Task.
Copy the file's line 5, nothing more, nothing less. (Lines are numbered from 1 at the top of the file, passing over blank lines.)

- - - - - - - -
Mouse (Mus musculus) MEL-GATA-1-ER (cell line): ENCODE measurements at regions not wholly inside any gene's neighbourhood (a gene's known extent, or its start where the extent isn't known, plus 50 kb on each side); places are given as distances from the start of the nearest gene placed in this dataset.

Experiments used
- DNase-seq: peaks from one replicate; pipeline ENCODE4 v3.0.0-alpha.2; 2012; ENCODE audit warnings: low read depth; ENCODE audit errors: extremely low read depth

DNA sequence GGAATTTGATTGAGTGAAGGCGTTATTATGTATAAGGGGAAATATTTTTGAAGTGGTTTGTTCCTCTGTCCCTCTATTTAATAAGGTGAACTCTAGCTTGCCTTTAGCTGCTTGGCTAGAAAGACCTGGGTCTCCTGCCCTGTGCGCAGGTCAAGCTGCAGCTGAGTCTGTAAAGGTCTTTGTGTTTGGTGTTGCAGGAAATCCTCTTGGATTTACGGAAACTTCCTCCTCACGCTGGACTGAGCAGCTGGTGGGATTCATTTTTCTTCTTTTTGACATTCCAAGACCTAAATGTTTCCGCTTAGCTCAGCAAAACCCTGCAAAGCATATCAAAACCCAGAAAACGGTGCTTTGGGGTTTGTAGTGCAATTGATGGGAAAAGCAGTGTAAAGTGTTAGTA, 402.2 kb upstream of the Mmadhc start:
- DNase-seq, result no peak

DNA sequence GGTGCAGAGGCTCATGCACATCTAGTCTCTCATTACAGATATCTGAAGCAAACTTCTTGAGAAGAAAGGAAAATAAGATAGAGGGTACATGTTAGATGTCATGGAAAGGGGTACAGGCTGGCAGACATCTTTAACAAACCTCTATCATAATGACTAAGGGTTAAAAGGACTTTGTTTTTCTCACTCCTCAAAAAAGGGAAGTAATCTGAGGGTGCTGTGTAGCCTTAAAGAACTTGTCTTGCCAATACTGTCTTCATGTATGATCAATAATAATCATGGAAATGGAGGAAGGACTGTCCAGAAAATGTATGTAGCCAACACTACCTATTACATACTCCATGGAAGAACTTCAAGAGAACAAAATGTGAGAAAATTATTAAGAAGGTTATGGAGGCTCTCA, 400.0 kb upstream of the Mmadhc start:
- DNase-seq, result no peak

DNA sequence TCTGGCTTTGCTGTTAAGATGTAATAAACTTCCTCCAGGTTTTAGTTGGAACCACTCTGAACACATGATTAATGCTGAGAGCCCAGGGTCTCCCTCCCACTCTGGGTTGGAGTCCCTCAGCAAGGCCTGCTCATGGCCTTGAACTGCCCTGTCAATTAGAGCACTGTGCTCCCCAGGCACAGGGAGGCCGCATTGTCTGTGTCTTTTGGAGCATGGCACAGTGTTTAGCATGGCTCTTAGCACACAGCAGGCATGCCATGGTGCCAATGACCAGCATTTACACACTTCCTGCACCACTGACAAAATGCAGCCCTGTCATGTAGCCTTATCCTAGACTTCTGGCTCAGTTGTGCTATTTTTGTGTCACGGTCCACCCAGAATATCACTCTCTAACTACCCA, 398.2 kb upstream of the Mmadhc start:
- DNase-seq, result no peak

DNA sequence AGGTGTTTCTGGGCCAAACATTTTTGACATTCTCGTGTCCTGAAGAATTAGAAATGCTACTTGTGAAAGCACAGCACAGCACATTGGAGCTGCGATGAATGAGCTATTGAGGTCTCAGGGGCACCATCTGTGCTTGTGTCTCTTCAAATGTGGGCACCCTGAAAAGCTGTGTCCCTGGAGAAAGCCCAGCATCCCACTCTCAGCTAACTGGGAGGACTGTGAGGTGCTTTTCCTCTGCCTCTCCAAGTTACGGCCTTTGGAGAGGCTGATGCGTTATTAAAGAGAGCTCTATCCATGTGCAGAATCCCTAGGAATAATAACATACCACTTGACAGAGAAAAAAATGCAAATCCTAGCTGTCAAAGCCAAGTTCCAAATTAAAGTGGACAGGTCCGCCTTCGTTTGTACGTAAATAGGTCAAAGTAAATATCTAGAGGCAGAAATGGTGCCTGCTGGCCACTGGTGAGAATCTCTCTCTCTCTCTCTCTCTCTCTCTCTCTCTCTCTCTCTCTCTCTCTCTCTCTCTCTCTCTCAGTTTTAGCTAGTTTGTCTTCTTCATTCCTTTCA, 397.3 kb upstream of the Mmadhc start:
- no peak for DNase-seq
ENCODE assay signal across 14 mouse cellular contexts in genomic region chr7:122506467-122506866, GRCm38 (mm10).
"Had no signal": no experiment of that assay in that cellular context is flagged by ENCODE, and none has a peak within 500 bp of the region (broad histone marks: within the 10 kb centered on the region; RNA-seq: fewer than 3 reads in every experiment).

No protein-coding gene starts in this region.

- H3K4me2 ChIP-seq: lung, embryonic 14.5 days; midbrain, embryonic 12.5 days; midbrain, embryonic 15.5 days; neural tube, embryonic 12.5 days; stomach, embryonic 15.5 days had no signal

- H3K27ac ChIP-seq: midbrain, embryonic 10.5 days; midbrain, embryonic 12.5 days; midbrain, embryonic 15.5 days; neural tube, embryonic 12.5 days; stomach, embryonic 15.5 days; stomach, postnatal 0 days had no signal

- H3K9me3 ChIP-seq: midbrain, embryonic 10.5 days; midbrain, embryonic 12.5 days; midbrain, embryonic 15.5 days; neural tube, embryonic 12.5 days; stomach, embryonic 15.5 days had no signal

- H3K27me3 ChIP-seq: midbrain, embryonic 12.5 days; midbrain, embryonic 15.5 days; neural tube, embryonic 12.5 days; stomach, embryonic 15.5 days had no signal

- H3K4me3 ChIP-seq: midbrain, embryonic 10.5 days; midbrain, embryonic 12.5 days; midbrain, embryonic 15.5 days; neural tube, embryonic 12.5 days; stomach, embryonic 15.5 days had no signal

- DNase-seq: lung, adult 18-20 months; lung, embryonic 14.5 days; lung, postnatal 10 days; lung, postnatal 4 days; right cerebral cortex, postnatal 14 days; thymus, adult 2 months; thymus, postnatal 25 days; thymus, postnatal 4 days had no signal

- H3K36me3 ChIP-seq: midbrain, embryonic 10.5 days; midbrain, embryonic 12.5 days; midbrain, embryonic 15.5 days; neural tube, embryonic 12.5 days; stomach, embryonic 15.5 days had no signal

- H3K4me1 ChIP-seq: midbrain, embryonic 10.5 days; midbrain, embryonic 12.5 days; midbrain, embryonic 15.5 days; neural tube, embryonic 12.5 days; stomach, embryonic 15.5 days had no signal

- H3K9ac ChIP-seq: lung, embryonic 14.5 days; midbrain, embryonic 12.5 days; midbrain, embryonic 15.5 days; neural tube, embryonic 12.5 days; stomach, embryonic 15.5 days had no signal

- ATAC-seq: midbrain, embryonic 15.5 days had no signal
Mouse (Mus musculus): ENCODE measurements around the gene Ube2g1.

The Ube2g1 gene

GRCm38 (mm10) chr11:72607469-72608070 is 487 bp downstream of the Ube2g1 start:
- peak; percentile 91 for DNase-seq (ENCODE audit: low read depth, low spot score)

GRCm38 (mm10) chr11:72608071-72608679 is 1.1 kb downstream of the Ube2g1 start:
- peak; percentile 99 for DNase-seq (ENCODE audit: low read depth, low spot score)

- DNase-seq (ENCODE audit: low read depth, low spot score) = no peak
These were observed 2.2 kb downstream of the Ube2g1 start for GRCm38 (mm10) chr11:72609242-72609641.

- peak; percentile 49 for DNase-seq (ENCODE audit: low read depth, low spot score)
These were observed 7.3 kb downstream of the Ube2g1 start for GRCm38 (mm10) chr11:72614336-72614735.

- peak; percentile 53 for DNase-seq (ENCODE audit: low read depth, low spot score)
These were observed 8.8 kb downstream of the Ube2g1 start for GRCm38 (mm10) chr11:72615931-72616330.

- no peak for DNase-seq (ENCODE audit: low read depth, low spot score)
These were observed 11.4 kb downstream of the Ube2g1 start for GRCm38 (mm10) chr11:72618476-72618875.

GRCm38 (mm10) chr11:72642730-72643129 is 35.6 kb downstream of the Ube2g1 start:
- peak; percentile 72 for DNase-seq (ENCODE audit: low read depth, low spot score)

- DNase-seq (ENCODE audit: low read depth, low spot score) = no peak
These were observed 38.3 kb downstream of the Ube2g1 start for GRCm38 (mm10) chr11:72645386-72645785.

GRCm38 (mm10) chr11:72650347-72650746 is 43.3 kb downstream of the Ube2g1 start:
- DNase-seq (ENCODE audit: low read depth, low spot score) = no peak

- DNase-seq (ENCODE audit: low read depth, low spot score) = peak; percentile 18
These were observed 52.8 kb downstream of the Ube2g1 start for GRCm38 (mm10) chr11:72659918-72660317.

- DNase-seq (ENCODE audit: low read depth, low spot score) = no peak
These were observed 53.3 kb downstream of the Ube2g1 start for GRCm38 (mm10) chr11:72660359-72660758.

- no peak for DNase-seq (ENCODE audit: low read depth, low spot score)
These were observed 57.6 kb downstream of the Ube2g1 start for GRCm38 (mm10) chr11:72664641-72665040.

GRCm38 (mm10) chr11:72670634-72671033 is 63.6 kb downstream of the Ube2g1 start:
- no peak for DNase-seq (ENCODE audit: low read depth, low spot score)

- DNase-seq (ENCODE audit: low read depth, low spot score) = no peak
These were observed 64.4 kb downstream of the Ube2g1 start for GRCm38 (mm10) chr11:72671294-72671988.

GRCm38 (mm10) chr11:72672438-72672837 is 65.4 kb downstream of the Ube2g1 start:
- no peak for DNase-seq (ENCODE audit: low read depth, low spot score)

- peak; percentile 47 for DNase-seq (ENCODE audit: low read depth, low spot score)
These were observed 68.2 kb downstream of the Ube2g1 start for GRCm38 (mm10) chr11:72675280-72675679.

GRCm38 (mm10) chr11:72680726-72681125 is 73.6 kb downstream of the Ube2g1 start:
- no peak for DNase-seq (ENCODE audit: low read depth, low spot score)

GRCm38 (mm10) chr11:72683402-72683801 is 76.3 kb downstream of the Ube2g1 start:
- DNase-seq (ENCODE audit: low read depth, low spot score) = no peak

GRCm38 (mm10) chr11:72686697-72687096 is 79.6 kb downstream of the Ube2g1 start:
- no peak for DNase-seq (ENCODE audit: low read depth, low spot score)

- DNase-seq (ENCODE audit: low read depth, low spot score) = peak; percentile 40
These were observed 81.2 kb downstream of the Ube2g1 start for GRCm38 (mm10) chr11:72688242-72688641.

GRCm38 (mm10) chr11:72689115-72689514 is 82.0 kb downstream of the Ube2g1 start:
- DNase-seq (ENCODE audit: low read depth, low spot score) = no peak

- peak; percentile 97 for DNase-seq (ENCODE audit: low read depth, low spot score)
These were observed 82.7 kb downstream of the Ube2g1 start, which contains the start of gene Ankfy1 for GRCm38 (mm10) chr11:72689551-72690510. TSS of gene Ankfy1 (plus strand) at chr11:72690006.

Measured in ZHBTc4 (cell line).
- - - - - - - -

- DNase-seq, result no peak